DUBLIN, Ohio — Phil Mickelson ended a peculiar week at the Memorial on Sunday. He had one round under par, one visit from FBI agents and lingering questions about in insider trading investigation that he says he won't discuss until it's over.
One day after Mickelson said he had done "absolutely nothing wrong" in the trading probe, he closed with a 1-over 73. Mickelson was so far out of contention that he finished his final round about the time the leaders were starting.
"From a golf standpoint, it wasn't a bad week, as far as I started to hit the ball well," Mickelson said.
A federal official briefed on the investigation told The Associated Press the FBI and Securities and Exchange Commission are analyzing trades Mickelson and Las Vegas gambler Billy Walters made involving Clorox at the same time activist investor Carl Icahn was attempting to take over the company. When Icahn's intent became public, the stock price jumped.
Mickelson said the investigating was not a distraction "until Thursday," when FBI agents approached him after his opening round at Muirfield Village. It was not clear if they met him at the golf course or off property.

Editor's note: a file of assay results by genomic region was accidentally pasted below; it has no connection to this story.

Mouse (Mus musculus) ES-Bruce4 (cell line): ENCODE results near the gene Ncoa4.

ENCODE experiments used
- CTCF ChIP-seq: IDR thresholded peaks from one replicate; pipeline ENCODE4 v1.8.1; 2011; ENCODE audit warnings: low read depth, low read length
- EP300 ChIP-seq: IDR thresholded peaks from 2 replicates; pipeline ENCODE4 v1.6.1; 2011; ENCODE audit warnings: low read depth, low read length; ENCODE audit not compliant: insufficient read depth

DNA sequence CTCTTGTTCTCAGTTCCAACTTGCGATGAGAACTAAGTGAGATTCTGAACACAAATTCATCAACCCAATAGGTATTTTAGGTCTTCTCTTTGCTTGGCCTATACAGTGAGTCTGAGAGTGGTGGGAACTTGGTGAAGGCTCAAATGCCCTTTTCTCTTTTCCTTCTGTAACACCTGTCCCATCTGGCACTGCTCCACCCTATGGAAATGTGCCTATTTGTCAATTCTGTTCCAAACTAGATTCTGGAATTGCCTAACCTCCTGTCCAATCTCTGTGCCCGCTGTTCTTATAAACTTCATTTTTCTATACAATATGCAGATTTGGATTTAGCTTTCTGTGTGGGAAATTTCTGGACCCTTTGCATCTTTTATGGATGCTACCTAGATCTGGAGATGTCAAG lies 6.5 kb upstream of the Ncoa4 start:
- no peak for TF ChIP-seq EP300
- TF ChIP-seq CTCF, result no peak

The five-time major champion made it clear that his schedule would not change. He is playing the FedEx St. Jude Classic in Memphis, Tennessee, next week before he goes to Pinehurst No. 2 in North Carolina for the U.S. Open. Mickelson was a runner-up at Pinehurst in 1999. He needs to win the U.S. Open to become only the sixth player to capture golf's four major championships.
Mickelson made no reference to the investigation after his final round, and there were no questions about it.
Tournament host Jack Nicklaus said he doesn't think Mickelson's golf will suffer from any distraction associated with the investigation. Nicklaus said the only outside distraction he faced was in 1981 when son Steve was 18 and was involved in single-car accident in Ohio -- on Jack Nicklaus Boulevard, no less -- while Nicklaus was at the British Open. Nicklaus shot 83 in the opening round, his highest score in a major.
"That had nothing to do with Steve. I just played (badly)," Nicklaus said. He shot 66 the next day.
"In Phil's case, I think when Phil gets on the golf course, he'll play golf," Nicklaus said. "He's a golfer first. Does he have an issue with what's going on? Probably. Their (the FBI) timing was not exactly courteous. But I don't know enough to comment. I think Phil will play and be fine playing."
Mickelson has not won since winning the third leg of the career Grand Slam at the British Open last summer. This is the first time in 11 years that he has gone this deep into a season without winning.